But as Isam notes, the real test of the Cannonball isn’t overcoming any one of those individual challenges. It’s the cumulative effect of more than two weeks on the road.
“A 300-mile-day isn’t that hard on an old bike,” he says. “But 16 days like that in a row, that’s something else entirely.”
The 2010 Cannonball generated plenty of interest among antique fans, modern motorcyclists and the general public as it rolled across the country. If you’d like to follow Cannonball 2012, there are a couple of ways to get in on the excitement.
First, you can check back right here every day. Bill Wood, editor of the AMCA magazine, will be driving the sweep truck trailing the 2012 Cannonball, and he’ll be posting stories from the road here in the News area of the AMCA website. Because of the long days of riding and wrenching in the Cannonball, these daily updates may appear late at night or early the next morning, so check back often to see what’s new.
If the Cannonball is passing near you (see the map above or the list of stages below), the day’s ride is likely to end at a motorcycle dealership or, this year, several major museums. Those locations provide a great place for fans to see the bikes and talk to the riders. The museum visits this year—September 6 (the night before the start) at Motorcyclepedia in Newburgh, New York; September 10 at the Harley-Davidson Museum in Milwaukee; September 11 at the National Motorcycle Museum in Anamosa, Iowa; September 12 at the Pioneer Auto Museum in Murdo, South Dakota; and September 13 and 14 (the rest day) at the Sturgis Motorcycle Museum in Sturgis, South Dakota—will be among the highlights of the trip.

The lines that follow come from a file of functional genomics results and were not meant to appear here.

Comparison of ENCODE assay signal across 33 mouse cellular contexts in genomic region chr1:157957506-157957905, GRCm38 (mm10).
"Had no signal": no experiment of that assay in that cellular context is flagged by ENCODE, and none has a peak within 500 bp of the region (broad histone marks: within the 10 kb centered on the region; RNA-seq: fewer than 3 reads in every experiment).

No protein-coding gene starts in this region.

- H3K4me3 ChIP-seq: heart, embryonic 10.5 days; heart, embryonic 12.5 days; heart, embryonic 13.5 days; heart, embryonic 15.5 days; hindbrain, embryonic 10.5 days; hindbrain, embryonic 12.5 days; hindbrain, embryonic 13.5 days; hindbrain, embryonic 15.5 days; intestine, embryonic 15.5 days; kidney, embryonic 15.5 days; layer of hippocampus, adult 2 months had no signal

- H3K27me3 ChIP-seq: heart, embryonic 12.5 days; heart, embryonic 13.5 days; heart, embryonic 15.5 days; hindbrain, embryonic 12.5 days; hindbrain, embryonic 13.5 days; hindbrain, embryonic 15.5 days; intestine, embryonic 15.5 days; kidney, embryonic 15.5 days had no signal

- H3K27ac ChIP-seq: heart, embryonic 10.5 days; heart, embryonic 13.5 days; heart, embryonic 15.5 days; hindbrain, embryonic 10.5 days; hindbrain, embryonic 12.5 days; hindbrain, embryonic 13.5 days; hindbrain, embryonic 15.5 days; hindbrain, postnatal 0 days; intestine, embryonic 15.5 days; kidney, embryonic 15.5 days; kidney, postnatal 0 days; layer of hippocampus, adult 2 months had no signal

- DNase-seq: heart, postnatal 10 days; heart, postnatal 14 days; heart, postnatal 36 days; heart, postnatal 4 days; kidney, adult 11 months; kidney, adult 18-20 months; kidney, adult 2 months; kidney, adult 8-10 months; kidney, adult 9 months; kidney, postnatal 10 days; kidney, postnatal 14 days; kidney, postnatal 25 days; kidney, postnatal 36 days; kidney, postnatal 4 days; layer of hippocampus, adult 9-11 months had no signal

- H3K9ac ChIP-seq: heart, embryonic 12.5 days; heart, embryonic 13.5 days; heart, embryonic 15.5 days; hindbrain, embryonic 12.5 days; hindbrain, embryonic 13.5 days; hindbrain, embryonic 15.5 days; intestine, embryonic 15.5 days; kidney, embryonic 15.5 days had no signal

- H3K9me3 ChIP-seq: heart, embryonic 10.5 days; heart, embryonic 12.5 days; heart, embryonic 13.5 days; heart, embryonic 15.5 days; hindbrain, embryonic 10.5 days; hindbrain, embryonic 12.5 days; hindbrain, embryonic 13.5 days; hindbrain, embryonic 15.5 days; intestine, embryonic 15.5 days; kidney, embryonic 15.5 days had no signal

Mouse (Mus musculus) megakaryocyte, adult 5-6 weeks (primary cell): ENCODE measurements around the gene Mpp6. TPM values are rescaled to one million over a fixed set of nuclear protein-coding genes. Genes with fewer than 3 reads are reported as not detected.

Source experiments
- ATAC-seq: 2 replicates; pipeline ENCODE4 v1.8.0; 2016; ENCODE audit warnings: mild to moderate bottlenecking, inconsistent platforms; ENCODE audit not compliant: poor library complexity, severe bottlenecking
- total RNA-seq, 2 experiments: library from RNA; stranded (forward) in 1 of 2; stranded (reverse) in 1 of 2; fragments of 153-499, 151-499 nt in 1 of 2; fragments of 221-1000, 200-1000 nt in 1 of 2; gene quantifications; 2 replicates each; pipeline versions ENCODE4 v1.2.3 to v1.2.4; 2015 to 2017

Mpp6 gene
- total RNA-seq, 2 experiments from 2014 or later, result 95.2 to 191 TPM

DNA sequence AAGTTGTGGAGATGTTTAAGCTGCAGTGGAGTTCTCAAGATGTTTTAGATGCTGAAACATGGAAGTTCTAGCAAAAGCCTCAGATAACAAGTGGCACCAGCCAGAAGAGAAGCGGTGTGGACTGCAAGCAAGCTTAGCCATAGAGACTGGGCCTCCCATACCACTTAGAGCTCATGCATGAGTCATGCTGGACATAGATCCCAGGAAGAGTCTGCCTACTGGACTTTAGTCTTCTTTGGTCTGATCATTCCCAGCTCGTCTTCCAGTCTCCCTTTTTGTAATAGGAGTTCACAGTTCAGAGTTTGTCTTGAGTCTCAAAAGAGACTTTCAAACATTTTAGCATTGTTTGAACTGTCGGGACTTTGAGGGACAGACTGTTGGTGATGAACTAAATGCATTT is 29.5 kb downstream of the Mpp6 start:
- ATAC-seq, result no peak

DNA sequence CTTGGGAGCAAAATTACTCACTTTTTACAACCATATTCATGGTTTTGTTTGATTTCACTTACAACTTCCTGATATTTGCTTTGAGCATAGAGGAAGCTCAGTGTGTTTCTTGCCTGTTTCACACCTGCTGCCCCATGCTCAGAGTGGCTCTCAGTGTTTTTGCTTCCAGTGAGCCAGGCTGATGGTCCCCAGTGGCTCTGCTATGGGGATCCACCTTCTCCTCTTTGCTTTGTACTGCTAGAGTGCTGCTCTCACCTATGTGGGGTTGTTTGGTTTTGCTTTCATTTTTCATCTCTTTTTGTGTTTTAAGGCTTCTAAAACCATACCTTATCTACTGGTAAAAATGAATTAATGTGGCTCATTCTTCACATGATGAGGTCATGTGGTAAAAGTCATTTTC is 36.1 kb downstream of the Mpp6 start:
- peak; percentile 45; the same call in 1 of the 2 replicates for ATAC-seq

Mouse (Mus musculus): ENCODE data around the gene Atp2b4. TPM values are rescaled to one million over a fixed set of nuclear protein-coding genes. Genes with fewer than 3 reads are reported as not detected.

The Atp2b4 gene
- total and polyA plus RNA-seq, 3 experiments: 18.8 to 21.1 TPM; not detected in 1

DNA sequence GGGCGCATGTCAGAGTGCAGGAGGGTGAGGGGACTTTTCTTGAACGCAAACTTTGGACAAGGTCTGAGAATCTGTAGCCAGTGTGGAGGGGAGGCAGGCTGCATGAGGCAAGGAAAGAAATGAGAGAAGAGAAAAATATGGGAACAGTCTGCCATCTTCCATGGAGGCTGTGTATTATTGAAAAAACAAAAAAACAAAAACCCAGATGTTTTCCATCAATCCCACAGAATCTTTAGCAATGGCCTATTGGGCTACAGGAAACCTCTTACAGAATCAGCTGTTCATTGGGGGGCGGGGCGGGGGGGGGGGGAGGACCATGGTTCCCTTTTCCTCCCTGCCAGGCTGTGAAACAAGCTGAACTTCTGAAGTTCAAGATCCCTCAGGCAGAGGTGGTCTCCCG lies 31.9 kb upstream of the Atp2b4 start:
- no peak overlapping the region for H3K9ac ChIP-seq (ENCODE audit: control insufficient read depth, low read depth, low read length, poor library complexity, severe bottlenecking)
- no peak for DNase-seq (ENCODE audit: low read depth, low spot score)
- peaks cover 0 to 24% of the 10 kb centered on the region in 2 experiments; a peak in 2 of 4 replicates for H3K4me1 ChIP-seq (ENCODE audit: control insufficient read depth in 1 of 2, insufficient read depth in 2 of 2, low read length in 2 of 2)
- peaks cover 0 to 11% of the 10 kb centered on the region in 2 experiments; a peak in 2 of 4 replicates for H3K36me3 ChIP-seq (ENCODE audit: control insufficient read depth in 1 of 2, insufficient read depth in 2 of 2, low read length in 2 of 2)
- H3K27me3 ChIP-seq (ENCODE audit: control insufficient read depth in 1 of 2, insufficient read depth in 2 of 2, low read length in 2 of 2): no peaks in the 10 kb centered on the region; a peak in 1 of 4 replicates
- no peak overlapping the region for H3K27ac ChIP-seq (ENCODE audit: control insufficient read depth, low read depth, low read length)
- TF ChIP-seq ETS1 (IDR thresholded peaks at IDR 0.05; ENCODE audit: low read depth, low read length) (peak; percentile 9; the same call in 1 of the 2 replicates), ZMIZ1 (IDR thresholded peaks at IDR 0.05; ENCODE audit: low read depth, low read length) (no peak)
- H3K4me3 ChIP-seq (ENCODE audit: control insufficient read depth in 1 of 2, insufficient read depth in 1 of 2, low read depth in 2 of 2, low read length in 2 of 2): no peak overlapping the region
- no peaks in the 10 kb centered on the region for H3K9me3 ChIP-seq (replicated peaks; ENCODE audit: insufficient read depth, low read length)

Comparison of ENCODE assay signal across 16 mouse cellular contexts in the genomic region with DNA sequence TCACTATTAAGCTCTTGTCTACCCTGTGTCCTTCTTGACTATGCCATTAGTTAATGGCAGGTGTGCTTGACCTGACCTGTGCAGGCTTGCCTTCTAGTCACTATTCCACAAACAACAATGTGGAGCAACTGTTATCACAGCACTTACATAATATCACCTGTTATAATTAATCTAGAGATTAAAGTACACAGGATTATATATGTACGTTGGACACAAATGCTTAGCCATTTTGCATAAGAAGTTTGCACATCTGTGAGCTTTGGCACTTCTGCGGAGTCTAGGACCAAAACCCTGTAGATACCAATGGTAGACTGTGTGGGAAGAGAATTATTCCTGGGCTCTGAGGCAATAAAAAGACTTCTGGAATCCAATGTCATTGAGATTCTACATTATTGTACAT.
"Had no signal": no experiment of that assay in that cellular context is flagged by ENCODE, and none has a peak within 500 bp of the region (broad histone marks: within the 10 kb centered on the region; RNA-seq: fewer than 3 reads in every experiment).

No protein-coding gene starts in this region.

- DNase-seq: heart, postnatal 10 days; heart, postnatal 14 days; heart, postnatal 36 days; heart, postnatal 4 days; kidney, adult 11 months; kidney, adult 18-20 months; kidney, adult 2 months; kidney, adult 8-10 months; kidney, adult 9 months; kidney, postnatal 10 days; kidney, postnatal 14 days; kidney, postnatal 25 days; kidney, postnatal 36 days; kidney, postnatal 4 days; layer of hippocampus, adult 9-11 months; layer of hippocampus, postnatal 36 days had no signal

For other dates, check with local motorcycle dealerships to see if they will be playing host to the Cannonball. Host dealerships often put on special celebrations to welcome the Cannonball riders into town, and these will give you a chance to see the bikes and riders up close.
You can also watch the riders head out on in the morning. Each day’s route is kept secret until the evening before, but all of the bikes will depart from the host hotel in the morning. Departure times vary from 7 a.m. to 9 a.m., depending upon the day, so check things out the night before to be sure you’re on time for the morning rollout.
Below is a list of all 16 Cannonball stages, from Newburgh, New York, to San Francisco.
Cannonball 2012 Stages
1. Sept. 7 Newburgh, NY—Wellsboro, PA, 209 mi.
2. Sept. 8, Wellsboro, PA—Sandusky, OH, 320 mi.
3. Sept. 9, Sandusky, OH—Milwaukee, WI, 300 mi.
4. Sept. 10, Milwaukee, WI—Anamosa, IA, 210 mi.
5. Sept. 11, Anamosa, IA—Spirit Lake, IA, 280 mi.
6. Sept. 12, Spirit Lake, IA—Murdo, SD, 280 mi.
7. Sept. 13, Murdo, SD—Sturgis, SD, 300 mi.
Rest Day, Sept. 14, Sturgis, SD,
8. Sept. 15, Sturgis, SD—Sheridan, WY, 250 mi.
9. Sept. 16, Sheridan, WY—Yellowstone, WY, 235 mi.
10. Sept. 17, Yellowstone, WY—Jackson Hole, WY , 155 mi.
11. Sept. 18, Jackson Hole, WY—Mountain Home, ID, 300 mi.
12. Sept. 19, Mountain Home, ID—Hines, OR, 275 mi.
13. Sept. 20, Hines, OR—Klamath Falls, OR, 230 mi.
14. Sept. 21, Klamath Falls, OR—Fortuna, CA, 286 mi.
15. Sept. 22, Fortuna, CA—Cotati, CA, 245 miles
16. Sept. 23, Cotati, CA—San Francisco, CA, 93 mi.